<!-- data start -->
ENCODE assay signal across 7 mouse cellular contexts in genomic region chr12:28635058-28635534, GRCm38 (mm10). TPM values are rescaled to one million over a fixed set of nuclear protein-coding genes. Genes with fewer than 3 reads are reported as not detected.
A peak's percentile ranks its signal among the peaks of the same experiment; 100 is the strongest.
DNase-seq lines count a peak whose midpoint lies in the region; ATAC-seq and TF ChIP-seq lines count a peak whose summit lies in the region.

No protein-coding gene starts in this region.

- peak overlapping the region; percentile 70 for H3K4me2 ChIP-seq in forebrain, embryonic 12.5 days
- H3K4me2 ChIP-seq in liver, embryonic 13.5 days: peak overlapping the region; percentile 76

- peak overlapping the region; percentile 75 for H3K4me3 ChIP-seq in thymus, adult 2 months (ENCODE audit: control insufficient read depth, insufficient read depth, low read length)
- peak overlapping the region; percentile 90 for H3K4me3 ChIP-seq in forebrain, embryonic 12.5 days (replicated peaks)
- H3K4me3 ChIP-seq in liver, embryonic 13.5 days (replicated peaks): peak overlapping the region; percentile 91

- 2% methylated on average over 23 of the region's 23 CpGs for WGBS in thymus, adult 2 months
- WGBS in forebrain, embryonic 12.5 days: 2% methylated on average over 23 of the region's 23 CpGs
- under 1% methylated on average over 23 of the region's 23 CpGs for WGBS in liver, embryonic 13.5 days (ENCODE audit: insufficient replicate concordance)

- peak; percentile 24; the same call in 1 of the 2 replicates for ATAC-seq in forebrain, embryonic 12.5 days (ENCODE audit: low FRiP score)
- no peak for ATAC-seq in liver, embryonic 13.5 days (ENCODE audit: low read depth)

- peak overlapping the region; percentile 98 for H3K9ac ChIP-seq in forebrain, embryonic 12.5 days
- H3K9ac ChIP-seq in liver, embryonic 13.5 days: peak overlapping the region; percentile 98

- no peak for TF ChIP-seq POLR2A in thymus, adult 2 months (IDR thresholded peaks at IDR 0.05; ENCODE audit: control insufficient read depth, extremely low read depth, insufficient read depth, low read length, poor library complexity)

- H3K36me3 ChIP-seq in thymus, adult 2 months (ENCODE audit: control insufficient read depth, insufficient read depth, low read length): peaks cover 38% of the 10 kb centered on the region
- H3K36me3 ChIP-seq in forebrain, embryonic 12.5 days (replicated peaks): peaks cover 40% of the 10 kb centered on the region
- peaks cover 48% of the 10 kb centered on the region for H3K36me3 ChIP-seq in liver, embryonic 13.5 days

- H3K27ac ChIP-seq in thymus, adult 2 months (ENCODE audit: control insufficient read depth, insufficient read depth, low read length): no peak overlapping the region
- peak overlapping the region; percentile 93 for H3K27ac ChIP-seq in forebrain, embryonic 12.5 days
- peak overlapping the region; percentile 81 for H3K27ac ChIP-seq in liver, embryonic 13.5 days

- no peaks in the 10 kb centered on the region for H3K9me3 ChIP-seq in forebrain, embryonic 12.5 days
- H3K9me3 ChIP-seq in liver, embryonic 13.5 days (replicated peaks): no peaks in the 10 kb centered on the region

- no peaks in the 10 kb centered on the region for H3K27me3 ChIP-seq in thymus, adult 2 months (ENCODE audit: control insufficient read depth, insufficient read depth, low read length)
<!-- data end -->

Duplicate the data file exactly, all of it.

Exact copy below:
ENCODE assay signal across 7 mouse cellular contexts in genomic region chr12:28635058-28635534, GRCm38 (mm10). TPM values are rescaled to one million over a fixed set of nuclear protein-coding genes. Genes with fewer than 3 reads are reported as not detected.
A peak's percentile ranks its signal among the peaks of the same experiment; 100 is the strongest.
DNase-seq lines count a peak whose midpoint lies in the region; ATAC-seq and TF ChIP-seq lines count a peak whose summit lies in the region.

No protein-coding gene starts in this region.

- peak overlapping the region; percentile 70 for H3K4me2 ChIP-seq in forebrain, embryonic 12.5 days
- H3K4me2 ChIP-seq in liver, embryonic 13.5 days: peak overlapping the region; percentile 76

- peak overlapping the region; percentile 75 for H3K4me3 ChIP-seq in thymus, adult 2 months (ENCODE audit: control insufficient read depth, insufficient read depth, low read length)
- peak overlapping the region; percentile 90 for H3K4me3 ChIP-seq in forebrain, embryonic 12.5 days (replicated peaks)
- H3K4me3 ChIP-seq in liver, embryonic 13.5 days (replicated peaks): peak overlapping the region; percentile 91

- 2% methylated on average over 23 of the region's 23 CpGs for WGBS in thymus, adult 2 months
- WGBS in forebrain, embryonic 12.5 days: 2% methylated on average over 23 of the region's 23 CpGs
- under 1% methylated on average over 23 of the region's 23 CpGs for WGBS in liver, embryonic 13.5 days (ENCODE audit: insufficient replicate concordance)

- peak; percentile 24; the same call in 1 of the 2 replicates for ATAC-seq in forebrain, embryonic 12.5 days (ENCODE audit: low FRiP score)
- no peak for ATAC-seq in liver, embryonic 13.5 days (ENCODE audit: low read depth)

- peak overlapping the region; percentile 98 for H3K9ac ChIP-seq in forebrain, embryonic 12.5 days
- H3K9ac ChIP-seq in liver, embryonic 13.5 days: peak overlapping the region; percentile 98

- no peak for TF ChIP-seq POLR2A in thymus, adult 2 months (IDR thresholded peaks at IDR 0.05; ENCODE audit: control insufficient read depth, extremely low read depth, insufficient read depth, low read length, poor library complexity)

- H3K36me3 ChIP-seq in thymus, adult 2 months (ENCODE audit: control insufficient read depth, insufficient read depth, low read length): peaks cover 38% of the 10 kb centered on the region
- H3K36me3 ChIP-seq in forebrain, embryonic 12.5 days (replicated peaks): peaks cover 40% of the 10 kb centered on the region
- peaks cover 48% of the 10 kb centered on the region for H3K36me3 ChIP-seq in liver, embryonic 13.5 days

- H3K27ac ChIP-seq in thymus, adult 2 months (ENCODE audit: control insufficient read depth, insufficient read depth, low read length): no peak overlapping the region
- peak overlapping the region; percentile 93 for H3K27ac ChIP-seq in forebrain, embryonic 12.5 days
- peak overlapping the region; percentile 81 for H3K27ac ChIP-seq in liver, embryonic 13.5 days

- no peaks in the 10 kb centered on the region for H3K9me3 ChIP-seq in forebrain, embryonic 12.5 days
- H3K9me3 ChIP-seq in liver, embryonic 13.5 days (replicated peaks): no peaks in the 10 kb centered on the region

- no peaks in the 10 kb centered on the region for H3K27me3 ChIP-seq in thymus, adult 2 months (ENCODE audit: control insufficient read depth, insufficient read depth, low read length)